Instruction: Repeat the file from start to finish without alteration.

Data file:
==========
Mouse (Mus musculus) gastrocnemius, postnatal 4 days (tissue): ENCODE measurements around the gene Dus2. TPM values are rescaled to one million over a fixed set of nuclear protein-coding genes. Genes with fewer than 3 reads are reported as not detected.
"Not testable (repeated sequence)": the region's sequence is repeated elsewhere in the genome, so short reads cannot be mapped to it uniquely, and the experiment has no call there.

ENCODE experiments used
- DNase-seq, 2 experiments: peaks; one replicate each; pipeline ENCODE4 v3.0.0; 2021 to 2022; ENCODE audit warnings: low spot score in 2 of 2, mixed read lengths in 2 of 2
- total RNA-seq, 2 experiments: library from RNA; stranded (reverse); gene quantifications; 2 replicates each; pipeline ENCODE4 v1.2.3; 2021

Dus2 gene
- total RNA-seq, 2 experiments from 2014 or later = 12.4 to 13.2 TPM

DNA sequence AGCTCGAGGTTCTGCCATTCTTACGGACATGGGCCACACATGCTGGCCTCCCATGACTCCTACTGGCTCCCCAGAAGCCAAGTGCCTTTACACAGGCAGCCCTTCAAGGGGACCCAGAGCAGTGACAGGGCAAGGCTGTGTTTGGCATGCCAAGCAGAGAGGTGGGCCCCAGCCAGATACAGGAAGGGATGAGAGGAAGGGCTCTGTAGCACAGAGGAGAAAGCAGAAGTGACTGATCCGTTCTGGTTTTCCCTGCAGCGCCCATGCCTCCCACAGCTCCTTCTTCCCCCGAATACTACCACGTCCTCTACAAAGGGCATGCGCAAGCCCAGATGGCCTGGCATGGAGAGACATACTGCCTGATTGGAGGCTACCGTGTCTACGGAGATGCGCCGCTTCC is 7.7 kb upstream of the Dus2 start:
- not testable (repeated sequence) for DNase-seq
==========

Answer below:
Mouse (Mus musculus) gastrocnemius, postnatal 4 days (tissue): ENCODE measurements around the gene Dus2. TPM values are rescaled to one million over a fixed set of nuclear protein-coding genes. Genes with fewer than 3 reads are reported as not detected.
"Not testable (repeated sequence)": the region's sequence is repeated elsewhere in the genome, so short reads cannot be mapped to it uniquely, and the experiment has no call there.

ENCODE experiments used
- DNase-seq, 2 experiments: peaks; one replicate each; pipeline ENCODE4 v3.0.0; 2021 to 2022; ENCODE audit warnings: low spot score in 2 of 2, mixed read lengths in 2 of 2
- total RNA-seq, 2 experiments: library from RNA; stranded (reverse); gene quantifications; 2 replicates each; pipeline ENCODE4 v1.2.3; 2021

Dus2 gene
- total RNA-seq, 2 experiments from 2014 or later = 12.4 to 13.2 TPM

DNA sequence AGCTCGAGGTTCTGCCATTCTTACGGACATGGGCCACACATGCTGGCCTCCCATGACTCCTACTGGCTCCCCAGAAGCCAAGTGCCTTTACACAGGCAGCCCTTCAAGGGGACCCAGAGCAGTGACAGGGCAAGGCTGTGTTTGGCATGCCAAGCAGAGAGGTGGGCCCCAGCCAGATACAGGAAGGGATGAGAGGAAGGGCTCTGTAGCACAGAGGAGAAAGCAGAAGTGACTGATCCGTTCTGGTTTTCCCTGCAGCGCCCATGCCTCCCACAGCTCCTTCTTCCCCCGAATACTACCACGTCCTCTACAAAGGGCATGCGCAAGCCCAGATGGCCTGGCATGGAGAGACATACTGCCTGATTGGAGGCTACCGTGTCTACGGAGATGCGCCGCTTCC is 7.7 kb upstream of the Dus2 start:
- not testable (repeated sequence) for DNase-seq